While we acknowledge the strength and persistence that are part of our history, there is no better time than now to also acknowledge the need for mental health and wellness support in our community. Affirming and encouraging each other to seek out mental health services when needed can help destigmatize it. Thankfully, things are gradually trending that way, and technology has eased the way for those seeking services as they become more available virtually. Additionally, some of our churches and community organizations have begun to emphasize the need for mental health and wellness care, particularly now. In some cases, they have provided these services on site. If we continue to follow our traditional paths to recovery, and affirm mental health and wellness care as a fundamental aspect of the resilience of our community, we will strengthen our ability to rebound, both now, and in the years to come.
- Michele L. Owens-Patterson, Ph.D. (FSM ’71)
55 Mental Health Resources for People Color - https://www.onlinemswprograms.com/resources/social-issues/mental-health-resources-racial-ethnic-groups/
Psychology today/find a therapist - https://www.psychologytoday.com/us/therapists
Hi, I’m Tobili Hatcher. I was a member of the first CWRU COVID class, graduating in 2020 with a Bachelor’s Degree in International Studies (Hons) and concentrations in International Business and Latin America. I also earned a secondary degree in Marketing Management and minored in Business Management and Spanish. Currently, I am a second-year MBA student at Cleveland State University and will decide in the spring whether to concentrate in supply chain management or marketing.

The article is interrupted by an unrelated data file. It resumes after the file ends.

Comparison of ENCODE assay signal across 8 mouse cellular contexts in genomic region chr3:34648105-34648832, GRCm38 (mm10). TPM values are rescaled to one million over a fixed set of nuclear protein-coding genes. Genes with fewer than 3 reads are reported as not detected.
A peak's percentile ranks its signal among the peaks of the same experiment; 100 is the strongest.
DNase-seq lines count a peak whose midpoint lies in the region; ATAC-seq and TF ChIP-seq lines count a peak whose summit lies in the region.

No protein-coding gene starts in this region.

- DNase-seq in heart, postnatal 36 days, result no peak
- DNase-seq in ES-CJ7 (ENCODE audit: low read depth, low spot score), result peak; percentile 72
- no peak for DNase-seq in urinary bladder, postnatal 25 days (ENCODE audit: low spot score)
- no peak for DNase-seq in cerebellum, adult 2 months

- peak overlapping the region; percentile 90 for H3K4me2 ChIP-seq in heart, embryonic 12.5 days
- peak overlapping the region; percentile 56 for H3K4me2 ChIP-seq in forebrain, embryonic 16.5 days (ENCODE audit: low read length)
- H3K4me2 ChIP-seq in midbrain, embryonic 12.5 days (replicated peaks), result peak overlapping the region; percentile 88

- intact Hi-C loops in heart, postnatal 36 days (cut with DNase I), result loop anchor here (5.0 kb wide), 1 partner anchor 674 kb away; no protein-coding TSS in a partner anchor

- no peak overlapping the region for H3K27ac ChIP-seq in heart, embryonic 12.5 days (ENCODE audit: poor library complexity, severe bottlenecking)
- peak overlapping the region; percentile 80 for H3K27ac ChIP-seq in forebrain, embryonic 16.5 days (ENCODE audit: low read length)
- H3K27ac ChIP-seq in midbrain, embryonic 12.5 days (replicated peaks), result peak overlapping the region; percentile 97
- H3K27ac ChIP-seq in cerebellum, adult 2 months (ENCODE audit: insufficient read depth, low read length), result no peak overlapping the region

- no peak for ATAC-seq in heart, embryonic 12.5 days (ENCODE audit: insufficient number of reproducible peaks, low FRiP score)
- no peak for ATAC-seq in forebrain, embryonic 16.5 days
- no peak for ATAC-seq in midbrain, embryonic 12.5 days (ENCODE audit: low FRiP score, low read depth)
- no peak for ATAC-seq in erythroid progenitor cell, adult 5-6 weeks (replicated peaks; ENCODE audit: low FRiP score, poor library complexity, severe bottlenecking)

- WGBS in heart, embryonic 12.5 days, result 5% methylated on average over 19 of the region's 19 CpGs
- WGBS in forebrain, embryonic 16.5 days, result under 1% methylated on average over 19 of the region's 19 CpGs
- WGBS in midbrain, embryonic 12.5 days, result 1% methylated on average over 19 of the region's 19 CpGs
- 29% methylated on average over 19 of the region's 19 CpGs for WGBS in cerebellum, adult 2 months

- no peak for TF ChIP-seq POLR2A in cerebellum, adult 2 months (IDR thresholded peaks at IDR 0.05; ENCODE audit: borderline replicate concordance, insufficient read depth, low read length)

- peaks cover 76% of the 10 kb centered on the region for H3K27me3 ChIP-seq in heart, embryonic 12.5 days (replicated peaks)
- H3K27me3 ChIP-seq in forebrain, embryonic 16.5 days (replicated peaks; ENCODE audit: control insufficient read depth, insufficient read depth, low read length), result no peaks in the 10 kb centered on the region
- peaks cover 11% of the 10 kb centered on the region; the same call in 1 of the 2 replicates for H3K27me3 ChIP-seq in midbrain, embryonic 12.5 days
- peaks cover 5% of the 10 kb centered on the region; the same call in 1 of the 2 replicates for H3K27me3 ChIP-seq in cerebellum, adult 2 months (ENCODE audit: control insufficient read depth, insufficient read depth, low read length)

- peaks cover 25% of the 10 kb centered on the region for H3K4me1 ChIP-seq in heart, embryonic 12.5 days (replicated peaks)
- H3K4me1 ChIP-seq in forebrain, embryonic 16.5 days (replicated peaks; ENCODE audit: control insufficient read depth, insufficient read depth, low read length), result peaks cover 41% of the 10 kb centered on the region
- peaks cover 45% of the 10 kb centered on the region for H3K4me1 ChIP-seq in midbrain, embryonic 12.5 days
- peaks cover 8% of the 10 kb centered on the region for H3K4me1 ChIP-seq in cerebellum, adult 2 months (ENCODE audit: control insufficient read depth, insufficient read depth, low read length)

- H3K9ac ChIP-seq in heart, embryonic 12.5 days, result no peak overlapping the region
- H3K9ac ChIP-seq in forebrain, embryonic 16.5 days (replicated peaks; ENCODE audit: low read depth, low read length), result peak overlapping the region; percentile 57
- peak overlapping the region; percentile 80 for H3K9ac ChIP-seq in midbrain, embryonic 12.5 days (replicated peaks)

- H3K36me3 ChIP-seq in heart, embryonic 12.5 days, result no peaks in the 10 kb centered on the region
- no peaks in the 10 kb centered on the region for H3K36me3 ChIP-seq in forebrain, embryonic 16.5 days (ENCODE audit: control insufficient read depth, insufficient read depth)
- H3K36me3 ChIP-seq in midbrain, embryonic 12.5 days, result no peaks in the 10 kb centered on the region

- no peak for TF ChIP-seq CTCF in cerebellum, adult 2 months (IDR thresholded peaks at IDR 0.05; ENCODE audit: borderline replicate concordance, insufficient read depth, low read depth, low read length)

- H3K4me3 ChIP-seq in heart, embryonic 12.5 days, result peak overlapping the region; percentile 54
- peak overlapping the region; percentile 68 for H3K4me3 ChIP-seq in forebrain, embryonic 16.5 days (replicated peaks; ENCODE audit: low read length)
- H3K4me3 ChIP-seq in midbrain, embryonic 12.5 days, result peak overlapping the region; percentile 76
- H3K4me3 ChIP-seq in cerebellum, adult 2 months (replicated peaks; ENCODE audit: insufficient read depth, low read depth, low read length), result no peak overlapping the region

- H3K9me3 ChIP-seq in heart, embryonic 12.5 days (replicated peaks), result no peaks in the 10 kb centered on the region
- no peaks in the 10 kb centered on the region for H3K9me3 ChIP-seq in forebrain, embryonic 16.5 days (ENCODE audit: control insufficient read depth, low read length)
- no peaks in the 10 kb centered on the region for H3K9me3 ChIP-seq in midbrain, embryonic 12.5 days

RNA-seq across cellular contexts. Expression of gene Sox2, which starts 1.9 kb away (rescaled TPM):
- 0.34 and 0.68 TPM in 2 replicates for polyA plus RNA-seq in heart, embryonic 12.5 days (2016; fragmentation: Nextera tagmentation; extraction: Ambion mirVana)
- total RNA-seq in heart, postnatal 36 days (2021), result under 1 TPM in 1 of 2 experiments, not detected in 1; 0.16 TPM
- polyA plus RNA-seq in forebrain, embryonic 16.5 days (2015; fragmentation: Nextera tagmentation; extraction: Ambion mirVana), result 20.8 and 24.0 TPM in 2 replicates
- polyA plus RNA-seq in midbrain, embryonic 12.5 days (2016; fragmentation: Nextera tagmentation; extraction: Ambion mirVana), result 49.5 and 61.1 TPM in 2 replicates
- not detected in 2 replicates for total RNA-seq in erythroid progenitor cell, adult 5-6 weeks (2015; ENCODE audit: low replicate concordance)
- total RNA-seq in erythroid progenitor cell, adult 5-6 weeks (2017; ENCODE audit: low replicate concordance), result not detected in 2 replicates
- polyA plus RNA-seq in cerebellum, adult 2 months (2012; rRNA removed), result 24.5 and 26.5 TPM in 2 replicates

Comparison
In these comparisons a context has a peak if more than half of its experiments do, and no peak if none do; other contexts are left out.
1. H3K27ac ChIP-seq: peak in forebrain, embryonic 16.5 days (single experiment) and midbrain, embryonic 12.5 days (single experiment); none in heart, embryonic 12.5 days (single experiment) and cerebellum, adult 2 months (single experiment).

I recently landed my first full-time post-graduate job as a Digital Communications Associate for Ohio Citizen Action (OCA), the premier grassroots organizing team in the Midwest. In my current role, I manage the organization’s social media accounts, create original content, and enjoy learning how to fight corruption in the Statehouse.
Fond memories of my time at CWRU include dancing with the Korean Student Association my freshman year, studying abroad in South Korea my junior year and writing for The Observer my senior year. Seeing my byline in The Observer for the first time on Valentine’s Day 2020 is a moment I’ll cherish forever.
When current or future Spartans ask why I chose the classes or clubs I did, the answer is simple: do what inspires and interests you. Your college years are unique to you as an individual and go by in an instant. Take that class that’s been on your mind, attend that club meeting you heard about in passing, do things that will improve your overall experience at CWRU. College is much more than just the classes you take – it’s about the experiences and personal connections you make along the way.
Though my time at CWRU has ended, I am still actively involved in the community at large. As a chapter leader for the Cleveland Chapter of The Alumni Association, I stay in regular contact with many of my classmates and look forward to seeing the Class of 2020 at our upcoming graduation ceremony during Homecoming Weekend.
- Tobili Hatcher (CWR ’20)